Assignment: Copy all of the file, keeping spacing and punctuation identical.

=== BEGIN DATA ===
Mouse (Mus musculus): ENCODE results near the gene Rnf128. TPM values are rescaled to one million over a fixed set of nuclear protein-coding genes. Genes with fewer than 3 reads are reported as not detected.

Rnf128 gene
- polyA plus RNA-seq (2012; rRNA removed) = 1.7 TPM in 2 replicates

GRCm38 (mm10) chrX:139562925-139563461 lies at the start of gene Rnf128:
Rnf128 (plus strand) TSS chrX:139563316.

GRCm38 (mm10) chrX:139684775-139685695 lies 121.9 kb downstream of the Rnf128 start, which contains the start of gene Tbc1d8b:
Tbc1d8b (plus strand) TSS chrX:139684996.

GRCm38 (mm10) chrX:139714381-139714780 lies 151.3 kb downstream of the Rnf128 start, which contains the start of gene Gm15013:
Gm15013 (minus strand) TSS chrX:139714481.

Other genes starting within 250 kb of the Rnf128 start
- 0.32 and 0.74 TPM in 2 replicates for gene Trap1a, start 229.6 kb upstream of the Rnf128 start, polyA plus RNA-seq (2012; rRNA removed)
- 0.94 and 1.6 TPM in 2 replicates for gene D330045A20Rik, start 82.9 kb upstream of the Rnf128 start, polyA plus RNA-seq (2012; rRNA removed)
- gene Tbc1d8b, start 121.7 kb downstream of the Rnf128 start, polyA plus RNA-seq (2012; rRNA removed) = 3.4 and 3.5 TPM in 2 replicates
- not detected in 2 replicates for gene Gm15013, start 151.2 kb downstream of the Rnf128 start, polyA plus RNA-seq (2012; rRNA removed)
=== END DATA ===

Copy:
Mouse (Mus musculus): ENCODE results near the gene Rnf128. TPM values are rescaled to one million over a fixed set of nuclear protein-coding genes. Genes with fewer than 3 reads are reported as not detected.

Rnf128 gene
- polyA plus RNA-seq (2012; rRNA removed) = 1.7 TPM in 2 replicates

GRCm38 (mm10) chrX:139562925-139563461 lies at the start of gene Rnf128:
Rnf128 (plus strand) TSS chrX:139563316.

GRCm38 (mm10) chrX:139684775-139685695 lies 121.9 kb downstream of the Rnf128 start, which contains the start of gene Tbc1d8b:
Tbc1d8b (plus strand) TSS chrX:139684996.

GRCm38 (mm10) chrX:139714381-139714780 lies 151.3 kb downstream of the Rnf128 start, which contains the start of gene Gm15013:
Gm15013 (minus strand) TSS chrX:139714481.

Other genes starting within 250 kb of the Rnf128 start
- 0.32 and 0.74 TPM in 2 replicates for gene Trap1a, start 229.6 kb upstream of the Rnf128 start, polyA plus RNA-seq (2012; rRNA removed)
- 0.94 and 1.6 TPM in 2 replicates for gene D330045A20Rik, start 82.9 kb upstream of the Rnf128 start, polyA plus RNA-seq (2012; rRNA removed)
- gene Tbc1d8b, start 121.7 kb downstream of the Rnf128 start, polyA plus RNA-seq (2012; rRNA removed) = 3.4 and 3.5 TPM in 2 replicates
- not detected in 2 replicates for gene Gm15013, start 151.2 kb downstream of the Rnf128 start, polyA plus RNA-seq (2012; rRNA removed)